Romero has only lost once in his UFC career and that was to Whittaker in their last fight. Romero was leading two rounds to none after two on all scorecards before losing the last three rounds and dropping a unanimous decision. I just don’t think Rockhold has the same kind of striking as Whittaker to be able to turn this fight around like Whittaker did in the latter stages, if it even gets there, which I don’t think it will. For those of you who talk about Romero’s gas tank, he hasn’t had a fight end in under 1.5 rounds since April of 2013. In the last seven fights before losing a decision to Whittaker they ALL went to the third round. Five of them ended with a finish. Please don’t tell me the guy doesn’t have a gas tank. This isn’t Francis Ngannou we’re talking about here.

Where can Rockhold win this fight? It won’t be on the feet. Let’s face it; if Romero clips him it’s over. Rockhold was KO’d by Bisping. You have to go back eight fights to find the last KO Bisping had in his career before Rockhold. You’d have to go back fourteen fights to find his last KO before that. The guy doesn’t exactly strike fear in opponents for his KO ability. You know who does? Romero. Yea, I know… anyone in the fight game can get clipped. But if Bisping is knocking you out, you clearly have gaps in the striking defense department and that’s bad news for Rockhold when the guy swinging at you is Romero. Romero’s striking stats are better across the board. He lands more strikes while defending at a higher percentage.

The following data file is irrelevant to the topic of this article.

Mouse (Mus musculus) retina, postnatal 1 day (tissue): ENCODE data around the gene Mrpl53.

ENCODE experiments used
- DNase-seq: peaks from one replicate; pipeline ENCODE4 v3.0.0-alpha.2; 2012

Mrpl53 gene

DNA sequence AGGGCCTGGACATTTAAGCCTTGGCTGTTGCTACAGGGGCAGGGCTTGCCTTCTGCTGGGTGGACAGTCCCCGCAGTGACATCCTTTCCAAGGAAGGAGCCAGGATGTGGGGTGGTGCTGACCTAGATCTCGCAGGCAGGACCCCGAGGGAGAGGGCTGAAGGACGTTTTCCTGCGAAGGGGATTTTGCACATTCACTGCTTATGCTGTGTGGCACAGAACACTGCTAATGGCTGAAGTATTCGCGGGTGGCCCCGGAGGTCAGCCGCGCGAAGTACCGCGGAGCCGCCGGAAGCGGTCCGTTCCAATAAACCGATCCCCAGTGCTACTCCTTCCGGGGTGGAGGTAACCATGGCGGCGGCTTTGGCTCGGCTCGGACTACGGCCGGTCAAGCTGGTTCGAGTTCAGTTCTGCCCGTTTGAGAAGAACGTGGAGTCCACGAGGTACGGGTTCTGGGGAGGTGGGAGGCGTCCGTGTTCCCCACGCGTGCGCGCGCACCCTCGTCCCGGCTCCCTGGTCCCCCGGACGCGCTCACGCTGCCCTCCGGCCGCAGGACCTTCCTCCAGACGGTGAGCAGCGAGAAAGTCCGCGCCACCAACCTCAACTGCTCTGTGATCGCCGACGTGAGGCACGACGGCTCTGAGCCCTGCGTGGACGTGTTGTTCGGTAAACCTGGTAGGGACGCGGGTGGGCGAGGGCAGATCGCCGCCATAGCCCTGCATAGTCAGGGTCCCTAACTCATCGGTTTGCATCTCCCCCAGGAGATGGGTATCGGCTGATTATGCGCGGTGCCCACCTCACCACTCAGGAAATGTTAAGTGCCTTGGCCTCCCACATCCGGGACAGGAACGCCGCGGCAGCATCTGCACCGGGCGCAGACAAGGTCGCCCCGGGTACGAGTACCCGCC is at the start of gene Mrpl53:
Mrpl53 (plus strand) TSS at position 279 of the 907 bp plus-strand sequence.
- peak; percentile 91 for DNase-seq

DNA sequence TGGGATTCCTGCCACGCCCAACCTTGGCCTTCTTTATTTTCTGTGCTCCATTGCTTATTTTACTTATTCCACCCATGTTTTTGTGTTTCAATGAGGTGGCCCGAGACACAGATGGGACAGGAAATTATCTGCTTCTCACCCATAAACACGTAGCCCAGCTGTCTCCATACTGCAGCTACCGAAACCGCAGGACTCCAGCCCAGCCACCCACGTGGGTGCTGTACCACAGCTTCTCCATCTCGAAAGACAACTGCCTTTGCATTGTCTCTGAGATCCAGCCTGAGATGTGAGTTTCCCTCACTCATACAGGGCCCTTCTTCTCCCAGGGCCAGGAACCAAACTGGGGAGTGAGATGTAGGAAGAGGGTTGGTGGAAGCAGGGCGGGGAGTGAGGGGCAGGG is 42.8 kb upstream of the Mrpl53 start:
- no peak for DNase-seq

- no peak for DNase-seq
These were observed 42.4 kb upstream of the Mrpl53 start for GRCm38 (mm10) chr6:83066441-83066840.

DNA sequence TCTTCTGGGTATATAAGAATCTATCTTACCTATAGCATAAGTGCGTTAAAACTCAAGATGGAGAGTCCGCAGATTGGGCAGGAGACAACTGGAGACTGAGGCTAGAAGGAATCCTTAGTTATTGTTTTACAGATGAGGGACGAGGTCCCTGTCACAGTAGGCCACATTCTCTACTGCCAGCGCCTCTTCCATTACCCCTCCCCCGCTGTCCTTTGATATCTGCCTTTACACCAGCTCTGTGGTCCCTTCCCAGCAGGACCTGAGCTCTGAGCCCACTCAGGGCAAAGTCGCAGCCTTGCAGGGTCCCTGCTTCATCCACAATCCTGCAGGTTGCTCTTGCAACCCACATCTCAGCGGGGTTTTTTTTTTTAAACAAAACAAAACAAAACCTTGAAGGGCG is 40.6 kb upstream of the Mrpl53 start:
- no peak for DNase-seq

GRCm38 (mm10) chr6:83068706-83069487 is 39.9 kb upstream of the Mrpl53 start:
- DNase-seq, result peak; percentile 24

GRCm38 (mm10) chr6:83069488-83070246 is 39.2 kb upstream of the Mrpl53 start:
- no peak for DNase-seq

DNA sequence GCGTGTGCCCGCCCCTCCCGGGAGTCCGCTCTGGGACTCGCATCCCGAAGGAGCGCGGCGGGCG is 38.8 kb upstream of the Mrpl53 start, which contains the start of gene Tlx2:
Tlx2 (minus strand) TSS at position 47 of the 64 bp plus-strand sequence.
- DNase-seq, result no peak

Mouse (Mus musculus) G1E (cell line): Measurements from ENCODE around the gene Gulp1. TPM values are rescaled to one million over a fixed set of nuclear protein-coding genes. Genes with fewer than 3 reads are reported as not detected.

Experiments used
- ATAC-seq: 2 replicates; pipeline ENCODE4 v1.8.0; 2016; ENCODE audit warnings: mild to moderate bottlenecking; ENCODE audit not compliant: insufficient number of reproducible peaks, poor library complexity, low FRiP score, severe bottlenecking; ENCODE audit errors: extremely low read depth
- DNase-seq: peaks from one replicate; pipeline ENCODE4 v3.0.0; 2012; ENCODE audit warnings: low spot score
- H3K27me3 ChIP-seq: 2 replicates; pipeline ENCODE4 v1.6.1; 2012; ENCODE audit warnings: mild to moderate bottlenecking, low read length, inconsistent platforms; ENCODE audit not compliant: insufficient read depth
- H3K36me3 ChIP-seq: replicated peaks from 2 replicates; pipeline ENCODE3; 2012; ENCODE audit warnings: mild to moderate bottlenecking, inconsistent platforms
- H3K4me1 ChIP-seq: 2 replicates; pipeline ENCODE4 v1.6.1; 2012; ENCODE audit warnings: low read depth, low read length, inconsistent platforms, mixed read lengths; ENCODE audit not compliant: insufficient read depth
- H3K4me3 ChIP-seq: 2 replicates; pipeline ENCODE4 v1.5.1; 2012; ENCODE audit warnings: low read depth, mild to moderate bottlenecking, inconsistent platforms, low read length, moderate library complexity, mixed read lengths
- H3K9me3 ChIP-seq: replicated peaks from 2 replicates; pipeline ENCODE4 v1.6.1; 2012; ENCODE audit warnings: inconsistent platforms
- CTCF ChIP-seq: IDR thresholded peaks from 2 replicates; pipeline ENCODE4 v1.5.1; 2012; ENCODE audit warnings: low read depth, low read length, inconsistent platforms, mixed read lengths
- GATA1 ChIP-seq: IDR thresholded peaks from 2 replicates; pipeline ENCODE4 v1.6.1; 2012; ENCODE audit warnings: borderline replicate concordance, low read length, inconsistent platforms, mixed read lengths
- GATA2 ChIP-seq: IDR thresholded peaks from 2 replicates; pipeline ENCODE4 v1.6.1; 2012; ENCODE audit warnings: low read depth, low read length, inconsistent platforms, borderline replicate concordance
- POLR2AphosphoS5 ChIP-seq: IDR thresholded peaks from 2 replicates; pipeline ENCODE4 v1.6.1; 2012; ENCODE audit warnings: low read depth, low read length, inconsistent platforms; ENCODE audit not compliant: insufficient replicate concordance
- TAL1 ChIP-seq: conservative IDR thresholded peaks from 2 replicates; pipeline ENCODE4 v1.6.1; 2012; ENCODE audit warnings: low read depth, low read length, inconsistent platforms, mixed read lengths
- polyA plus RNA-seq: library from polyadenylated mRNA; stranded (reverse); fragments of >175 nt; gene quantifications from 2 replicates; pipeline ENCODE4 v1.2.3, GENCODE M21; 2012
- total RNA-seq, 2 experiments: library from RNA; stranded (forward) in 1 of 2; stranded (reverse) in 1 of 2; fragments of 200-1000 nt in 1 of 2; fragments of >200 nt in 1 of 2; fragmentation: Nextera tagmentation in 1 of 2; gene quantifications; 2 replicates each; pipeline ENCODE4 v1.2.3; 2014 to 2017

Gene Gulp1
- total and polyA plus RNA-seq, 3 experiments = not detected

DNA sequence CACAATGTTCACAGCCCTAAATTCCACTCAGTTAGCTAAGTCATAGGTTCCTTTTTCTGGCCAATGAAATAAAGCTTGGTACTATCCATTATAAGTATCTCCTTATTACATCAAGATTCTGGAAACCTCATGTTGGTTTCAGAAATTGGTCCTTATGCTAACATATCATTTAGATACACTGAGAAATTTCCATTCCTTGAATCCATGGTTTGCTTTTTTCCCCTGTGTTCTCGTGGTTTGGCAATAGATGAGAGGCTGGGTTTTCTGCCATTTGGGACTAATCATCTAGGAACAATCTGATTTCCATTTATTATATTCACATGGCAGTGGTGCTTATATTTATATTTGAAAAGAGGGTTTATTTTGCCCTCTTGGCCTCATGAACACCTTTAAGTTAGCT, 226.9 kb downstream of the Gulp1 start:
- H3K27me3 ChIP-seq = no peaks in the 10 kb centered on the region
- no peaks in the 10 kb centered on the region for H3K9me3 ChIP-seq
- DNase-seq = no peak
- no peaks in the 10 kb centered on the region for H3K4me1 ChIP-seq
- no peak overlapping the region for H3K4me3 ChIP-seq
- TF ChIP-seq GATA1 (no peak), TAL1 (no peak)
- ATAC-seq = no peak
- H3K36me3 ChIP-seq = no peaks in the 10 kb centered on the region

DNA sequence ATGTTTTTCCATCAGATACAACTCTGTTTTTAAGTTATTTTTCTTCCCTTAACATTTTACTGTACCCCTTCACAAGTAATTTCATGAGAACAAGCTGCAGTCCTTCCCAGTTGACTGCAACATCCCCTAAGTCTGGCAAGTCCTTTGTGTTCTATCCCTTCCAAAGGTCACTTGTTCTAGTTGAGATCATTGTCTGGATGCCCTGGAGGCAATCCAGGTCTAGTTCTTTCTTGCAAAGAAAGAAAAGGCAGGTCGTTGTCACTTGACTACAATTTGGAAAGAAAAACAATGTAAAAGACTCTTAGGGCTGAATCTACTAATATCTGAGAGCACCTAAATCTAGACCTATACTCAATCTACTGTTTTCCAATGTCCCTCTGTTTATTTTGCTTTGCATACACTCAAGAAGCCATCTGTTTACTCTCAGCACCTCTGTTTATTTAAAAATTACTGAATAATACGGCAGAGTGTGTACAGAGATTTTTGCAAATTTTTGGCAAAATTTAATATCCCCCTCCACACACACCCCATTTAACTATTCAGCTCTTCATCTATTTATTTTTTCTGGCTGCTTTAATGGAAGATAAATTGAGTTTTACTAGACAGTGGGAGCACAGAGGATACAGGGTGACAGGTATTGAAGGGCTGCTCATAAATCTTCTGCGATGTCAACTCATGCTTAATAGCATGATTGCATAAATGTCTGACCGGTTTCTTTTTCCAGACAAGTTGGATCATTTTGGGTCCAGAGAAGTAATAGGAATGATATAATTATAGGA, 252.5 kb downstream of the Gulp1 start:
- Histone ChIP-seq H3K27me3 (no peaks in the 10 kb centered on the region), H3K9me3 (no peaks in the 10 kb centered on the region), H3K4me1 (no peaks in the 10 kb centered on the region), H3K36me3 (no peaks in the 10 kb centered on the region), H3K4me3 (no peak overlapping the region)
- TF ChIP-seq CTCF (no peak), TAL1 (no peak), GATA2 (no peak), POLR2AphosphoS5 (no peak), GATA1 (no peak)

Rockhold’s only hope of winning this fight is getting it to the ground and getting a submission. Is now the time to point out Romero has never been submitted in his career? There’s a reason too. He’s an ex-world champion and Olympic wrestler. He defends 84% of his distant takedown attempts while Rockhold averages less than 1 takedown per contest and only gets 40% of the takedowns he attempts. Romero also defends 75% of his clinch takedown attempts. Romero wants to keep his fights standing, no doubt. But his ability as a wrestler makes his ground game dangerous. Rockhold likes to clinch and he likes to try takedowns from there but the numbers are in Romero’s favor. While Rockhold likes the clinch he defends less than half of the takedown attempts from there. So he’s susceptible to getting beat at his own game. For all the talk of Rockhold’s ground and jiu-jitsu game, it’s Romero who says he loves jiu-jitsu and will be a black belt one day. Perhaps we’ll get to see his skills put to use against one of the elite’s.

It’s no secret what the game plans here will be. Rockhold looked terrible on the feet against Branch and the fight was going Branch’s way until Rockhold got him to the ground. Romero will make him regret standing and banging with him if that’s what he chooses to do. It won’t be, though. Rockhold will try to make this fight dirty and get inside Romero’s power with the clinch. Romero likes to keep his fights standing and trusts in his power to end the fight at any time. I look for Romero to establish control in the striking department and for Rockhold to get frustrated and attempt to get inside on Romero. He’s going to want to get the clinch before taking elbows sending him to the mat and Romero following it up with punches from the top to end it. Romero gets the rare opportunity to fight in two straight interim title fights and this time he takes advantage of it. Romero by TKO (elbows and punches) Round 3.